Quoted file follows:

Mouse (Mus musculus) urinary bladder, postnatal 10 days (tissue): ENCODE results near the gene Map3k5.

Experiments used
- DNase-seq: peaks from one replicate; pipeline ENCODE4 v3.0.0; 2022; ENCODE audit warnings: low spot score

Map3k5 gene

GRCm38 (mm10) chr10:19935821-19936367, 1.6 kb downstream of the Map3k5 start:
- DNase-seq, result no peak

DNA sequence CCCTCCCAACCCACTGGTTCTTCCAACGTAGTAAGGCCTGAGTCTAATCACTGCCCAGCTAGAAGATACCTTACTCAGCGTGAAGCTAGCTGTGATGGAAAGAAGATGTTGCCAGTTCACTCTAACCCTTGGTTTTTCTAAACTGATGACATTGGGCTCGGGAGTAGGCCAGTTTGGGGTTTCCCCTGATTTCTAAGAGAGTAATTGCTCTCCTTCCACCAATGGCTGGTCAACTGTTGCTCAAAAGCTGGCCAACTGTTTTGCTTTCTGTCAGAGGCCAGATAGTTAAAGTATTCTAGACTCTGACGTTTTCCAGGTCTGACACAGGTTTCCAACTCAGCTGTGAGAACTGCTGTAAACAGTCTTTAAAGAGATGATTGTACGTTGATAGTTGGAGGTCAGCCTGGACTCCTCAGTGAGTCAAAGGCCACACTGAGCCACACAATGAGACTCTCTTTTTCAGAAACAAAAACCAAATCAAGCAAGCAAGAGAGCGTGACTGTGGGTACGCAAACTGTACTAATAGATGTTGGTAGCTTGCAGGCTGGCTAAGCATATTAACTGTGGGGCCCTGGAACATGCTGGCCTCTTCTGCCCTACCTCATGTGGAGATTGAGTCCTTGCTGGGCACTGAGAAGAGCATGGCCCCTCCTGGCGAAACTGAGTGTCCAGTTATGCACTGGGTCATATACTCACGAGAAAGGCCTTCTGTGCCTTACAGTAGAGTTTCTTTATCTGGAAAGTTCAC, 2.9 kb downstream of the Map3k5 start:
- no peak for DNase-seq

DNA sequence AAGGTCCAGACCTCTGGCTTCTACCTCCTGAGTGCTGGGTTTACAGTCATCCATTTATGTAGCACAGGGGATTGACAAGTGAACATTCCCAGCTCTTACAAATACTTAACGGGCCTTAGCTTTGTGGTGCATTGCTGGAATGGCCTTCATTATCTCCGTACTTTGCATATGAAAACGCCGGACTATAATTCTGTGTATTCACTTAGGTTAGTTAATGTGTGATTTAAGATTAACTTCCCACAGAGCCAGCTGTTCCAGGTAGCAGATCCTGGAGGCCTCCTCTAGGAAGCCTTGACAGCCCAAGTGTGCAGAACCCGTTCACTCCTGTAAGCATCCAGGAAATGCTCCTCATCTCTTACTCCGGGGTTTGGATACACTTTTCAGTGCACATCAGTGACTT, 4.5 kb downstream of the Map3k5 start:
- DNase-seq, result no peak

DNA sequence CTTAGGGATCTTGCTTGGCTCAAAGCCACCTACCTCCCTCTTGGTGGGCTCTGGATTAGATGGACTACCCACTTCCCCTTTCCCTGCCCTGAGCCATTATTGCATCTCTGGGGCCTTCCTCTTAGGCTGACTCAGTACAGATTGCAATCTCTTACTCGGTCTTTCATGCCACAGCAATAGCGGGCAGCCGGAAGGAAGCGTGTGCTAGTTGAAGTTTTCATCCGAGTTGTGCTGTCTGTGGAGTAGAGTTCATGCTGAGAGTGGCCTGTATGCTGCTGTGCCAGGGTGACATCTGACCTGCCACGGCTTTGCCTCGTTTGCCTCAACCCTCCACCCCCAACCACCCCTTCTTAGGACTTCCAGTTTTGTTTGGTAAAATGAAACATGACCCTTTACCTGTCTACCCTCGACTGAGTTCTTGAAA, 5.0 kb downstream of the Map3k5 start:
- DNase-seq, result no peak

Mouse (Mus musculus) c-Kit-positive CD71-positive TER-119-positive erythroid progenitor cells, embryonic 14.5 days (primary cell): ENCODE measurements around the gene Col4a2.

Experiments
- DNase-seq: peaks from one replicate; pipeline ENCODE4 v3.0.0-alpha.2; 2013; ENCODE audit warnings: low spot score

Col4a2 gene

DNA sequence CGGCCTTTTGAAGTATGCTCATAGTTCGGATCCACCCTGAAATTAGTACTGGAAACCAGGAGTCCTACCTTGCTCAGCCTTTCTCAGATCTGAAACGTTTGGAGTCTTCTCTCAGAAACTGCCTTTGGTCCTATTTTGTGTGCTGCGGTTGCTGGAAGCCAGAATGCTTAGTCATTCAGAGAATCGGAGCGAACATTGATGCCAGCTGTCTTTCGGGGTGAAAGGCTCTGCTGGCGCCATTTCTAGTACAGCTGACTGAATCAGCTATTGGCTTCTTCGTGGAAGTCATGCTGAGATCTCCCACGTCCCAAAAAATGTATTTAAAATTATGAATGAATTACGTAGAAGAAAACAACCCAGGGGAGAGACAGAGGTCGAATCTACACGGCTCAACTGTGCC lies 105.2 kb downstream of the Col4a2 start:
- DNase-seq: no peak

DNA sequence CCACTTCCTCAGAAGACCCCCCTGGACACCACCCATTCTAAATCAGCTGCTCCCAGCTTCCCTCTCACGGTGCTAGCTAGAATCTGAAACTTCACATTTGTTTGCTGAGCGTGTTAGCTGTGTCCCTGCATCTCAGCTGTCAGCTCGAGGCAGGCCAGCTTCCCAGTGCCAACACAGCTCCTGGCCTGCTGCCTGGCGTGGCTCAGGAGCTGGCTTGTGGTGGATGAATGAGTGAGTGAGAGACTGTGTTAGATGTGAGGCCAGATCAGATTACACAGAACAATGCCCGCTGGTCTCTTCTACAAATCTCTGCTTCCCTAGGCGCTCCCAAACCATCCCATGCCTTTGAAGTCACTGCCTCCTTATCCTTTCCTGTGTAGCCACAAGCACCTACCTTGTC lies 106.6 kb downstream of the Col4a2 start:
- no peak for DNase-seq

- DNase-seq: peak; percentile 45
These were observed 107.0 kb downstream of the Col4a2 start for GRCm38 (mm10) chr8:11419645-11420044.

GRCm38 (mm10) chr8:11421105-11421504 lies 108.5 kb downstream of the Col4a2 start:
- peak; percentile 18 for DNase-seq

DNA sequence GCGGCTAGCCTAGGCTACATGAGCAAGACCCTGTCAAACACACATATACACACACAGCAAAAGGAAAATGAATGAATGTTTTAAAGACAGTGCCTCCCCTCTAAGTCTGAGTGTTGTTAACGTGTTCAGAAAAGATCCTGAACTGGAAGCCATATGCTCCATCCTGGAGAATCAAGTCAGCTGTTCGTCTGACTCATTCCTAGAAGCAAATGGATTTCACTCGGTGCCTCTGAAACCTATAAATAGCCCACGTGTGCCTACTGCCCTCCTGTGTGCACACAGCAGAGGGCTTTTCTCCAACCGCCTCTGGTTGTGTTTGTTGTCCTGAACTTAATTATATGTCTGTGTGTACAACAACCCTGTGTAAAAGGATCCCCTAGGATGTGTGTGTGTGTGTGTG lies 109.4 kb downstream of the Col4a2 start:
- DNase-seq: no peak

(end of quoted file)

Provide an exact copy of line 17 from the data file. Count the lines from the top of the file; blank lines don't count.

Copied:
DNA sequence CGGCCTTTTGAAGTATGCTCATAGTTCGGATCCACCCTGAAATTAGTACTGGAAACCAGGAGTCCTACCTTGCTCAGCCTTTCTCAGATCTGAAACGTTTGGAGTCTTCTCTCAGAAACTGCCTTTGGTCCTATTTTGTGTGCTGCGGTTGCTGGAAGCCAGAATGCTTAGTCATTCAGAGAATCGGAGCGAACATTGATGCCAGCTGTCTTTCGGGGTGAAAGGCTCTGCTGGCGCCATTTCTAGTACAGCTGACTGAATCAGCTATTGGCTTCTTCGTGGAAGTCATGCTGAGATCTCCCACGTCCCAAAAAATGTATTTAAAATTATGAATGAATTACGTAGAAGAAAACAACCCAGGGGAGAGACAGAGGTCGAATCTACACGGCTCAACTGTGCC lies 105.2 kb downstream of the Col4a2 start: